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Physics Revision Forces

# Physics Revision Forces

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09/16/2011

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Topic
4:
Forces
Hooke'sLawstates
that within
the
limits
of
proportionalitv.
the
magnitude
of
the
force
F
applied
to
anelastic
spring
or
body
is
proportionalto
its
displacementr.or
rt
x2Force
-
extension
Raaoh
Forces
due
to fields
When
a body
is
deformed
elasticall,
elastic
potentialenergy
(EPE)
isstored
in
it.
The
amount
of
EPE
stored canbe
determined
by
calculating
the
area
under
the
Force
-
Extension graph.
lf deformation
is
fromn
=
0,
then
l._
1
FPE
:rk\':tr
\
lim't
of
stored
EPF
Gravitational
Electric
Magnetic
qodyj'{e9!e4_
Magninudeof
forceDefinitionof
field
maSs
electriccharge
electric
charge
F=-g
F=qE
*F
:
Bqv
The
gravitationalforce
per
unit
mass
exertedon
any
body
placed
at
thatpoint.
The
electric
force
per
uflit
positivechargeexertedon
any
body
placedat
that
point-*Themagnetic force
per
unit
positivechargeper
unit
speed
at
!gb!3!gles
to
thefield,exerted on
any
body
placed
at
that
point.Directionln
the
directionof
the
gravitationalfield.
ve
charge:opposite
to
direction
of
elecJri.field.
+ve
charge:
in
thedirection
of
the
electric
field-
.
I
\J,,',
-
+{+
)-r--
Perpendicular
to
both the
magnetic
field
and
the
velocity
(as
determined
using
Fleming's
left-hand
rule).
llPage

Pressute
(also
known
as
stress)
direction
ofmotion
ot P:hgg+P.h
Due
to
a
column
of
fluid
ofI'eight,
and
densityp
(Poh
=
atmosphericpressure)Frictional
vs viscous
forces
Viscous
force
is
the
equivalence of
friction
in
fluids
-just
like
friction,
it
resists
relative motion.
,,,:,,onf
--l,ou*n,uu"."
The
magnitude
of
the
frictional force
between
the
body
and
the
surface is
proportional
to
the
weieht of
the
bodv{not
the
area
of contact!).The magnitude
of
the
viscous
force
acting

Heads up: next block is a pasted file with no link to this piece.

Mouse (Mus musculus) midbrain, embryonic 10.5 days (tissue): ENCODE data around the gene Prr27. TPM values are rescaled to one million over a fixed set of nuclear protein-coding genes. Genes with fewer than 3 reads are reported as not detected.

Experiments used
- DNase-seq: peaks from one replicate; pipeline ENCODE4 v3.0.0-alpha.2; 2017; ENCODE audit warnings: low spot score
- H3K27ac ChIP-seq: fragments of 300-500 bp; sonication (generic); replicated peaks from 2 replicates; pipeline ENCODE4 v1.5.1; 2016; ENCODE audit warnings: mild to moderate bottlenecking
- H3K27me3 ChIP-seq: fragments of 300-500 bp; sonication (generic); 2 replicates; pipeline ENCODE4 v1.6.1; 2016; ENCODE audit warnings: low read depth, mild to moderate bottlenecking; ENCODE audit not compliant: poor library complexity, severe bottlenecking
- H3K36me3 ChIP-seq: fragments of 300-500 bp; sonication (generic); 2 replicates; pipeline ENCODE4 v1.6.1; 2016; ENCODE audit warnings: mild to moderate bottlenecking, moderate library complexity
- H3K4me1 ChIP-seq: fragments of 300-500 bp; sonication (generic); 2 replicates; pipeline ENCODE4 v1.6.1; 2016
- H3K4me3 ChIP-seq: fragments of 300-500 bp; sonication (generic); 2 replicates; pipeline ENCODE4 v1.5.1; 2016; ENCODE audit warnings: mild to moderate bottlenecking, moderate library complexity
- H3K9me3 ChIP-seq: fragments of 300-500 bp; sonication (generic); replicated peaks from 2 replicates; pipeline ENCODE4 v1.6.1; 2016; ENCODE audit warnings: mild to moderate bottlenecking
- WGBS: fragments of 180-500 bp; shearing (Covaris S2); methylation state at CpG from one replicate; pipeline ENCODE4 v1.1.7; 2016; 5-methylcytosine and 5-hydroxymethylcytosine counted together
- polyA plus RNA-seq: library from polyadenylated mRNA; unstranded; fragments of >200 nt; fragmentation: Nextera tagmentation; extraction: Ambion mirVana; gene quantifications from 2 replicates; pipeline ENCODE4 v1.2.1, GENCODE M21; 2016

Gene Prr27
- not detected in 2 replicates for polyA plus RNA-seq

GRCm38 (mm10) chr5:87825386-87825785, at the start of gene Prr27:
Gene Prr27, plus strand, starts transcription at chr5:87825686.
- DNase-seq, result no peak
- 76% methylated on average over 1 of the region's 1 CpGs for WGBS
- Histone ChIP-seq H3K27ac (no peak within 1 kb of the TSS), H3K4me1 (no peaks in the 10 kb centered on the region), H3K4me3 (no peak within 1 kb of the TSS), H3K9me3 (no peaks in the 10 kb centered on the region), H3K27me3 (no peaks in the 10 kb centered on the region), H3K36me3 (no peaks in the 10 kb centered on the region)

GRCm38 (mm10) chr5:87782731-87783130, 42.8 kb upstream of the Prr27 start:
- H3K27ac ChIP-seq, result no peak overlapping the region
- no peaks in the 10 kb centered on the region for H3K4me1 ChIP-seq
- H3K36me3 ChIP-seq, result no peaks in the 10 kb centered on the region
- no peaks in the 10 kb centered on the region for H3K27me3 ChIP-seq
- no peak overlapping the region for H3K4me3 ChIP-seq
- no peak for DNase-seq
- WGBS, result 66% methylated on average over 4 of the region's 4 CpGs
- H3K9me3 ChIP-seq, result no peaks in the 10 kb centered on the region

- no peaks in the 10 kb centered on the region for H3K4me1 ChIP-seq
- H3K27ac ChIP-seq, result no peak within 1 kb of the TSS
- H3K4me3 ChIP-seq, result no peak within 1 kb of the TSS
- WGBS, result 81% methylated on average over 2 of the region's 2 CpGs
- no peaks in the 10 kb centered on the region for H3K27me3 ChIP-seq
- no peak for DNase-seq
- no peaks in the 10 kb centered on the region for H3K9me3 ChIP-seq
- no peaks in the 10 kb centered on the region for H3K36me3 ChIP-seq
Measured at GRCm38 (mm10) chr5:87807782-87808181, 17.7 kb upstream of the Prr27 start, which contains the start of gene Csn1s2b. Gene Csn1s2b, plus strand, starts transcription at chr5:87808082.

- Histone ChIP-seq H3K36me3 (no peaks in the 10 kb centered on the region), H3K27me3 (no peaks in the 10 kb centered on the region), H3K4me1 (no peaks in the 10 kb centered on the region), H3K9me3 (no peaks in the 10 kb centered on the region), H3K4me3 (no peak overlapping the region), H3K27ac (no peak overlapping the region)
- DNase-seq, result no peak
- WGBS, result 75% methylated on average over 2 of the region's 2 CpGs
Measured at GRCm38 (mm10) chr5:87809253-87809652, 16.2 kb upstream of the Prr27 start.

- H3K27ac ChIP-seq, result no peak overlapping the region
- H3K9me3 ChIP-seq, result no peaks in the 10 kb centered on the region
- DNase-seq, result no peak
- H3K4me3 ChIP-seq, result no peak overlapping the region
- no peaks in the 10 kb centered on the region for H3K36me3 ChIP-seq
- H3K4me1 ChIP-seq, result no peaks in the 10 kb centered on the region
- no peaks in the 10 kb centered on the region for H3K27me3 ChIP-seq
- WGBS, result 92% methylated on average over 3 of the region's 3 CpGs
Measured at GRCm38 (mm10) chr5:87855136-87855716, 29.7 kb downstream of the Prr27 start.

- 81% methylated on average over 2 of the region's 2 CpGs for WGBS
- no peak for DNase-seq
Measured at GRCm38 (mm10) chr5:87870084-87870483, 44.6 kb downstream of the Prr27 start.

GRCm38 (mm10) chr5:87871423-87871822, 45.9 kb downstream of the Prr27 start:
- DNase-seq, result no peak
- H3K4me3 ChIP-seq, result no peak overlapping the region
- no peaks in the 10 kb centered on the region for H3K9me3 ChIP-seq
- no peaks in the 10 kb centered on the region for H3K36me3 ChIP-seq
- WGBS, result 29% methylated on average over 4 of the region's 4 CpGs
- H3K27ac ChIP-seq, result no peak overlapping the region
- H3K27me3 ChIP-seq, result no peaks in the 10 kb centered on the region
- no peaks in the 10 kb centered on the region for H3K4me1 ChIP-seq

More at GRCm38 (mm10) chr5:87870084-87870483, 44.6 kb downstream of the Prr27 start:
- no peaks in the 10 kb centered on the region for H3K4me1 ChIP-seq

on
a
body
as
it
travels
through a
fluid
is
directlvrelated
to
its
velocitv.
(Relationship
between
viscous
force
and
velocity
will
be
given
in
the
qLlestionif
you
are
expected
to
perform
calculations.)
Note:
if
an
object
is
moving
with
constant velocitvover
a
roughhorizontal surface, net
force
acting
on
the
ob.iect
must be
zero.
This
doesnot
necessarilymean
that
no external force
actson
the
object
-
at
simply
means
that the
netexternal
force
is
equal
to the friction
between
the
object
and
the
surface
the
object
is
on!
This
is a
consequence
of Newton's
First
Law.
Momentof
a
force
or
toraue
The
moment of
a
force
ortorque
an
axis
(of
rotation)
is
theproduct
ofthe
force
and
the
perpendicular
distance
from
the line
of
action
oJ
the force
to the
axis.
The
torque of
a
couple
is
given
by:
.
/oemendicular
distance
r
torque
[one
force)
,1.
1
\
betwem
the
lorces
J
2lPase

Equilibriumof
Forces
Ttanslational
Equilibriunl
The sum
of
the
componentsof
allthe
forces
(inany
direction)
is
zero.
2
forces:
they
must
be
equalin
maqnitudeand opposite
in
direction.
3
forces:
their vector
5Um
must
be
zero(or
form
a
closed
triangle).
RotationalEqutlibrium
.
The
sllo
of
clockwise
torques
point
is
equalto
the
sum
of anticlockwise
torques
that
same
Point.
Eouilibrium
of
Forces
pivot
,4
,r''
:-
rh-j'
*
whencalculating
thetorque
(force
xldistance)
makesure
the
distance
used
is
corre.t!
Vector sum
of
Effecl
forceg
torques
2eroNo
linearacceleration;
no
rotation
i.e.
body remajnat rest
or
move
at itsoriginal constant
velocitvnot
zero
No
linearacceleration;
rotation
happensnotzero
Linear
acceleration
no
rotationnot
zeronotzero
Linear
acceleration;
rotation
happensTvpicalaoproach
to
solvine
Forces
(inEquiljbrium)questjonsStep
1:
lsolate
the
object
and
draw
FBD
Step
2l
Resolve
the
the forces
into
itsperpendicularcomponents
usually
the
x
andy
axes.
*
For
inclined
plane-choose
the direction
along
and
perpen
dicu
lar
to
the
inclined.Step
3:
Solve using
the
equation
forrotationalequilibrium
*
When
unsure
what
point
to
take
as
the
pivot,
it
is
often
choose a
point
where
most number
ofthe
unknown forces
pass
through-
Step
4:
Solve using
theequations
fortranslational equilibrium
3l

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